The New Voices We Have to Empower After the AHCA Vote
Let’s talk pre-existing conditions and what happened in Congress on May 4, 2017.
To begin, I’m angry, I’m sad, I’m bewildered, I’ve shed tears in disbelief and frustration. It’s as if I am mourning my diagnoses all over again. It’s not just those with life-threatening illnesses and chronic illnesses that are affected — the fight has become bigger, and hopefully stronger. More voices will be raised against this bill that affects the millions of Americans who now qualify as having a pre-existing condition according to the bill.
Many of us with chronic conditions, illnesses we will battle for our lifetime, cancer patients, heart patients, autoimmune patients, etc., knew this was coming. We had heard the rumors, the speculations, the possibilities of this happening, and continued to fight. Now, it is become so much more. Women have been hit hard, as Planned Parenthood looks to be defunded and pregnancy and C-sections are categorized as pre-existing conditions. Survivors of domestic abuse, rape and sexual assault, and patients with mental health conditions are all at risk. And the bill could charge patients more money for having previously had “fractures,” “tonsillitis,” “varicose veins,” “ear infections,” “acne” and “allergies.” Tell me how this makes sense. Tell me how this is fair to the citizens of the leaders of the free world.
Before the Affordable Care Act (ACA), many patients in need were overlooked for healthcare coverage because of pre-existing conditions. They were either paying exorbitant amounts in out-of-pocket-expenses or receiving less than quality care through “free care.” The ACA allowed those with pre-existing conditions access to health insurance.
Before enrolling in the ACA, I was one of those patients who received sub-standard care at a local free hospital. Time after time I slipped through the cracks, was passed off as exaggerating my pain levels, they misdiagnosed acute pancreatitis, emergent appendicitis, and additionally, thyroiditis. My local urgent care stepped in and literally saved me when no one was listening. Pancreatitis hospitalized me for five days and appendicitis required emergency surgery — all arranged by an urgent care — not the hospital who was treating me for my Crohn’s disease, who was allowing my health to fail, and almost let me die. I cannot go back to that.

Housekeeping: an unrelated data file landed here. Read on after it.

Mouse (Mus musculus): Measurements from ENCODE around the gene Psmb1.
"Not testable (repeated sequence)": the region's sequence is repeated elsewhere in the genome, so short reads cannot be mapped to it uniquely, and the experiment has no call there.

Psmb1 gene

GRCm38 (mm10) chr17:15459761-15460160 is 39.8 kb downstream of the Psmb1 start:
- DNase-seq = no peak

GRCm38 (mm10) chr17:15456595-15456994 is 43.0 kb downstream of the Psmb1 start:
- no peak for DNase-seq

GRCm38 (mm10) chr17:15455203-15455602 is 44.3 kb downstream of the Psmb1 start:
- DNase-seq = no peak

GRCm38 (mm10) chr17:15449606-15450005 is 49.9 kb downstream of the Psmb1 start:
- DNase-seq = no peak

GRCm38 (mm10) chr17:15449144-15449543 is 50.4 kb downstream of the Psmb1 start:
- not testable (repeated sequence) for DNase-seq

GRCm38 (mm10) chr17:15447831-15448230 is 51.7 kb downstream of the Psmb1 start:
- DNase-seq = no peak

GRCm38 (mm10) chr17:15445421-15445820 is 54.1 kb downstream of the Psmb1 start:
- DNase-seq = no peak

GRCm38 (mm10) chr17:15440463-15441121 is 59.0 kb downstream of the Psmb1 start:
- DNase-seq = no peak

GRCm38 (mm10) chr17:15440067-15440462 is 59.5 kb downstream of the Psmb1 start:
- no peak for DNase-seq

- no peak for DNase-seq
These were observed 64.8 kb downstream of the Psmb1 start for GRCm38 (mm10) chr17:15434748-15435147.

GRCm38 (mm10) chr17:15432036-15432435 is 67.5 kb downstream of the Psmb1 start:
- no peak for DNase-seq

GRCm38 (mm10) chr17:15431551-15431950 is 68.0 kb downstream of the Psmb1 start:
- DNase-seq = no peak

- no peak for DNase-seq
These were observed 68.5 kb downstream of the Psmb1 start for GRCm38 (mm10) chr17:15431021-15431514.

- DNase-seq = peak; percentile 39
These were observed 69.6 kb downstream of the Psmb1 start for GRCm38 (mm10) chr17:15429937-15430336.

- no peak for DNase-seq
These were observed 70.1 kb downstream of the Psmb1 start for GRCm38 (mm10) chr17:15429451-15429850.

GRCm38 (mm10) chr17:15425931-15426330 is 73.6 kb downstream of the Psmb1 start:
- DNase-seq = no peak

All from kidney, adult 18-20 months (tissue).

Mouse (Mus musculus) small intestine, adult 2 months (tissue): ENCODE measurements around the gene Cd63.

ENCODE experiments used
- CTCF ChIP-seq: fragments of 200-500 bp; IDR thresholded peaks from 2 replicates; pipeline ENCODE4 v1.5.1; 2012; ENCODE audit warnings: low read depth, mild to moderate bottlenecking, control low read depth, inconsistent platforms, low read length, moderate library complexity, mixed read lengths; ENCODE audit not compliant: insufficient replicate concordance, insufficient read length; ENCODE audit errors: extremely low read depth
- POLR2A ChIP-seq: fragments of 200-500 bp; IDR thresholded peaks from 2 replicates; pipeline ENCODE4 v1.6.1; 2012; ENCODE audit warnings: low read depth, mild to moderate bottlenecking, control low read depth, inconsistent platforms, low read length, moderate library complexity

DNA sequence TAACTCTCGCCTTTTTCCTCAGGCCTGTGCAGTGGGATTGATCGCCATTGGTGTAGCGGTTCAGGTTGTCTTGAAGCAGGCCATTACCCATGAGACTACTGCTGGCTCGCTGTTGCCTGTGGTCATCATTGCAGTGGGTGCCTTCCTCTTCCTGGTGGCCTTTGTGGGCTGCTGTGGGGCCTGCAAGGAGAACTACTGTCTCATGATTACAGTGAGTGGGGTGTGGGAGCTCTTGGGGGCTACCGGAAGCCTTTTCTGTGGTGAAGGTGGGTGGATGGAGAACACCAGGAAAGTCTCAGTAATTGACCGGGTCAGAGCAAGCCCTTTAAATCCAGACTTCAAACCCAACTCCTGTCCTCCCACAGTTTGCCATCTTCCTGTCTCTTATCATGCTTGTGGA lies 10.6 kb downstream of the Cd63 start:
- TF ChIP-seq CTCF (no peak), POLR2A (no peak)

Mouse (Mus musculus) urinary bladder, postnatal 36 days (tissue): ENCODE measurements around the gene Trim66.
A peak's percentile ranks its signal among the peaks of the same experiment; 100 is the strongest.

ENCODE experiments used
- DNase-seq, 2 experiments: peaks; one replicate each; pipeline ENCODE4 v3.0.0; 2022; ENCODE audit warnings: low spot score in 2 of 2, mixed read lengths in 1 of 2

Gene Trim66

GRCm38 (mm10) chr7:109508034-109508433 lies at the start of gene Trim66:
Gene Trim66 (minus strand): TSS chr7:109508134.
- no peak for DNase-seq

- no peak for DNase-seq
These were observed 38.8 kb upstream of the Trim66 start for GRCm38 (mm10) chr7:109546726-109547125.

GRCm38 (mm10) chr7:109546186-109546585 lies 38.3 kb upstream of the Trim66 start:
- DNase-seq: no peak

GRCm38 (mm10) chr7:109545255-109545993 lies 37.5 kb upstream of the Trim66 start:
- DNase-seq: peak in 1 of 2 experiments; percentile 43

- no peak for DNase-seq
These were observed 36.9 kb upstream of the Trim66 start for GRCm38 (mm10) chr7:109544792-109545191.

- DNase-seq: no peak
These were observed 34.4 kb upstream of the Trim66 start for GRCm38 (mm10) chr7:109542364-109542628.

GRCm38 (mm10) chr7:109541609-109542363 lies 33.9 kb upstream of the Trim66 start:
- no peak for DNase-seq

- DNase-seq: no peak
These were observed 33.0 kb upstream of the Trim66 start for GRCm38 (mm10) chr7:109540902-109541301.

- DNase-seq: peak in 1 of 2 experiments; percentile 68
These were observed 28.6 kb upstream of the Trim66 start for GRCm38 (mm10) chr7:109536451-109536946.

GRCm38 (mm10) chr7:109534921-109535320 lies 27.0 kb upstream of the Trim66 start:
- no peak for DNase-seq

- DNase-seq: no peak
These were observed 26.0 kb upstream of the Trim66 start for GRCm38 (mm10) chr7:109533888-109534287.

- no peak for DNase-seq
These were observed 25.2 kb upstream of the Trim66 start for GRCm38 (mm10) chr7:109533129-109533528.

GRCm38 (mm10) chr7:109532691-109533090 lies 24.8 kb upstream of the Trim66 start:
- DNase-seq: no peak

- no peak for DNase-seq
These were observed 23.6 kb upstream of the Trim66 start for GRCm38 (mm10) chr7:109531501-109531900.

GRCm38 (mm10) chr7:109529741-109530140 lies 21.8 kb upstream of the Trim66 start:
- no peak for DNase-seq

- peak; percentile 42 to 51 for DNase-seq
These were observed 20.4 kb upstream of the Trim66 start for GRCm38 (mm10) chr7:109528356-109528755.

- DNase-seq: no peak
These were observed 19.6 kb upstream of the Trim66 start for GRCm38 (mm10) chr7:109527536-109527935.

Because of the ACA, I have an amazing team of physicians who treat and monitor my varying health conditions. A gastroenterologist for my Crohn’s and colitis who has saved my life three times, a hematologist who monitors my blood work carefully after anaphylactic reaction to IV iron for treatment of anemia, a neurologist and pain physician who monitor my chronic migraines and an anomaly recently found in my spinal cord, a rheumatologist and orthopedic who listen, support — validate and additionally get me the best care and physical therapy for my Ehlers-Danlos syndrome.
Without the ACA, none of this would have been possible for me, and I hate to think where I would be without it. I hate to think where many American patients would be without it. Now, millions more Americans have joined our fight. The fight and true importance of affordable healthcare, the basic right to healthcare, and that quality healthcare is a human right. The sick, the healthy, the in-between, the rich and the poor, all deserve to be treated with dignity. Money and pre-existing conditions should never dictate the level of care you receive. This is America, leaders of the free world. We should be leading by example.
I’ve had a day to process all of my emotions and I am feeling empowered to speak up. And as for my fellow spoonies, we are fierce, we are warriors, and we fight to win — every single day. We know how to do this.
Let’s share our experience in using our mighty voices to help empower those who are now joining our fight against the notion of pre-existing conditions and stop this before it passes the Senate. We have the resources, and this is isn’t our first rodeo. Let’s do some good!
Editor’s note: This story reflects an individual’s experience and is not an endorsement from The Mighty. We believe in sharing a variety of perspectives from our community.
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